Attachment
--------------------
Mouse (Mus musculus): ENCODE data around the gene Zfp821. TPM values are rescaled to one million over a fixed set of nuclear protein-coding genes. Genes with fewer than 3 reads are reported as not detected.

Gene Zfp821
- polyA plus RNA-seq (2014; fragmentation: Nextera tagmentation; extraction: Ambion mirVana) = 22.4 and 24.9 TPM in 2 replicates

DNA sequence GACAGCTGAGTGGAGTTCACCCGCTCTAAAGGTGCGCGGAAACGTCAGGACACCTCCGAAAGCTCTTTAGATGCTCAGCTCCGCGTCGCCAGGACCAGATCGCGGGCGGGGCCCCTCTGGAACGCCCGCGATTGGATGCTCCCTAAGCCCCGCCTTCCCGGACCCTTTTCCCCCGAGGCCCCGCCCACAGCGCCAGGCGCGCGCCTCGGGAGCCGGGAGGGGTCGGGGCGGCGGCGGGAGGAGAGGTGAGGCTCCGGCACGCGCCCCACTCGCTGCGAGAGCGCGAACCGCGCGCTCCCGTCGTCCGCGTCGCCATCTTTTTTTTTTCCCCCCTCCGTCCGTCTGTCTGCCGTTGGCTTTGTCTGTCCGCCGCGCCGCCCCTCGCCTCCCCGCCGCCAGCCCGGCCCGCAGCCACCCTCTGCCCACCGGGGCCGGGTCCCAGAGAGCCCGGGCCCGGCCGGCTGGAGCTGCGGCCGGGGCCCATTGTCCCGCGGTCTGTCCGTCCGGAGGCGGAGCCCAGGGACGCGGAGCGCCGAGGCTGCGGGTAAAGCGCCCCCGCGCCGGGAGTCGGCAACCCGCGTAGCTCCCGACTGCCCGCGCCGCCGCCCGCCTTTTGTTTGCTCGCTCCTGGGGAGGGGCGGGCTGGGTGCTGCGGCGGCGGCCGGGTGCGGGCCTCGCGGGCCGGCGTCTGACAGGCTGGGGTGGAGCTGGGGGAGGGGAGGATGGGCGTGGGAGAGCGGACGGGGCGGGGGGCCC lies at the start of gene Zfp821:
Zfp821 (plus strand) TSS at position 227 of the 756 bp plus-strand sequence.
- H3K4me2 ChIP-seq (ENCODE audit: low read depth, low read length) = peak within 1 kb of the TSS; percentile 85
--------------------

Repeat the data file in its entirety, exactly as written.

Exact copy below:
Mouse (Mus musculus): ENCODE data around the gene Zfp821. TPM values are rescaled to one million over a fixed set of nuclear protein-coding genes. Genes with fewer than 3 reads are reported as not detected.

Gene Zfp821
- polyA plus RNA-seq (2014; fragmentation: Nextera tagmentation; extraction: Ambion mirVana) = 22.4 and 24.9 TPM in 2 replicates

DNA sequence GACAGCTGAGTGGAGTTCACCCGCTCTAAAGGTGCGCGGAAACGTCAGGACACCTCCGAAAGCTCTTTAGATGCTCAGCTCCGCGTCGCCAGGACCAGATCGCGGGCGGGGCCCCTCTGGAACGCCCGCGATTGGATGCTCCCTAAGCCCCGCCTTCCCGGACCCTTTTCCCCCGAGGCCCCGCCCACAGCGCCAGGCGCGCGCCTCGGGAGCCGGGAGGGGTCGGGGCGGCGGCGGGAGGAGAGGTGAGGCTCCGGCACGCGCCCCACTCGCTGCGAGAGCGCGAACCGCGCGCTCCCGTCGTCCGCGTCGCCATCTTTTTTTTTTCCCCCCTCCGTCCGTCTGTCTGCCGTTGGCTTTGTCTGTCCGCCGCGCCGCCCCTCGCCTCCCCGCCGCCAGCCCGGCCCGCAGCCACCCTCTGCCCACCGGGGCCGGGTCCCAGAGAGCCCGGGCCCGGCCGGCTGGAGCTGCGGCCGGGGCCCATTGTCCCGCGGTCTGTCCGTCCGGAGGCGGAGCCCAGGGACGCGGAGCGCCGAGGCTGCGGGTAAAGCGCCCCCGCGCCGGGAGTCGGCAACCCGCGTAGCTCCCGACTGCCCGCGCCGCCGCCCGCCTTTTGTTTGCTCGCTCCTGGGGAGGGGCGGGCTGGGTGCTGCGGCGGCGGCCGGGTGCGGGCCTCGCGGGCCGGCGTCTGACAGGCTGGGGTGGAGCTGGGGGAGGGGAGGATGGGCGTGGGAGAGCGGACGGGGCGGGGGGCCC lies at the start of gene Zfp821:
Zfp821 (plus strand) TSS at position 227 of the 756 bp plus-strand sequence.
- H3K4me2 ChIP-seq (ENCODE audit: low read depth, low read length) = peak within 1 kb of the TSS; percentile 85